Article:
Nowhere has the confusion and contradictions been more apparent than with Haitian migrants. In May, the Biden administration granted temporary protected status to Haitians already living in the United States, many of whom fled after the 2010 earthquake. At the time, Homeland Security Secretary Alejandro Mayorkas said the U.S. would not force Haitians to return to a country riven by "security concerns, social unrest, an increase in human rights abuses, crippling poverty, and lack of basic resources."
Yet many of the newly arrived migrants have been quickly expelled, a move that Democrats, refugee groups, and now Biden's own envoy have blasted as heartless.
Experts say that many of those migrants fled Haiti years ago, in the wake of other natural disasters. A 2010 earthquake displaced more than 1.5 million people from the island nation and prompted many to leave Haiti for South and Central America. But with economic opportunities drying up in Latin America as the pandemic continues, many of those Haitians are now seeking asylum in the U.S.
"They’re almost all coming from Brazil and Chile," Chishti said.
As of Friday, Mayorkas said DHS had conducted 17 expulsion flights to Haiti with about 2,000 individuals sent back. An estimated 8,000 migrants decided to return to Mexico voluntarily, he said, and about 12,400 will have their cases heard by immigration judge to determine if they should be removed or permitted to remain in the U.S.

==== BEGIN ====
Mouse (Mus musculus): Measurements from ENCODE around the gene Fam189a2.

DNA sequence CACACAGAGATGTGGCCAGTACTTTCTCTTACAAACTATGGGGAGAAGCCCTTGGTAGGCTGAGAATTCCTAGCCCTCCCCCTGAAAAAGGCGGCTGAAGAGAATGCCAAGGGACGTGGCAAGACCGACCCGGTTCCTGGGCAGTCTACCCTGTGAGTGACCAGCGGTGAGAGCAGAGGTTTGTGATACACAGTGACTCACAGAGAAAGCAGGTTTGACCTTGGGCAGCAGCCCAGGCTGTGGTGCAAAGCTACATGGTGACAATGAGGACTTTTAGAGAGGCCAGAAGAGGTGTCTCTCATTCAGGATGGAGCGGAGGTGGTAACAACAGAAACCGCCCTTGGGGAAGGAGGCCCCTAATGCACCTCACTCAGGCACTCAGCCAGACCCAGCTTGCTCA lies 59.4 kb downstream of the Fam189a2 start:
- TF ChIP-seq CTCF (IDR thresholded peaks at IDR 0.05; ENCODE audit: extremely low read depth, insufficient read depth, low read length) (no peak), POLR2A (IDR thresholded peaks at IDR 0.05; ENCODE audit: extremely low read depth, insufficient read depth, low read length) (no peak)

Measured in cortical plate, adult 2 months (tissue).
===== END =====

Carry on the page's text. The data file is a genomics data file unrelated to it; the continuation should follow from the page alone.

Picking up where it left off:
Mayorkas said there were no longer any migrants in the makeshift camp under the Del Rio bridge.
'We are in the shadows'
A fresh refugee surge may be coming soon if the situation in the Les Cayes camp is any indication.
“All my savings are under the rubble," said 68-year-old Abel Dieudonné. "The authorities did nothing. My house is destroyed. My little girls couldn't help me. I can't find any water."
Théard Marie Rose Germite, secretary of the commission that manages the camp, said officials have identified more than 651 children on site and more displaced people are arriving.
"There are the disabled, the elderly and pregnant women. We are victims. Victims of corruption and mismanagement of the state," Germite said. "There is an urgent need to listen to our voice and our pain."
"We are in the shadows," she added.
The earthquake survivors did not want to talk about the scenes of the U.S. border patrol on horseback. And while they don't like the U.S. hostility on display, that hasn't dampened their own desires to flee.
A few kilometers from Les Cayes, the town of Maniche is consumed by mourning. The health center, the parish and the schools were completely destroyed. The residents are almost all homeless.
"All my faithful are devastated," said Francois Gary, pastor of the Church of God in Maniche, one of the largest churches in the area. "They cannot find assistance." He said he was trying to find slabs of tin and wooden posts to build temporary shelters.
Chishti said the "stark reality of the conditions in Haiti" will present an ongoing dilemma for Biden.
"The power of migration from Haiti to the U.S. is ever present. And the repeat coups and the repeat natural disasters only adds to the tragedy," he said. Biden seems to want to implement a kinder immigration policy, but he doesn't want to invite uncontrolled migration – and the political headache that comes with it.
"The president and this administration is faced with some really bad choices, both in humanitarian terms, in legal terms and in political terms," he said.
Contributing: Lauren Villagran, Mabinty Quarshie and Matthew Brown
This article originally appeared on USA TODAY: Haiti residents focus on survival more than Texas border crisis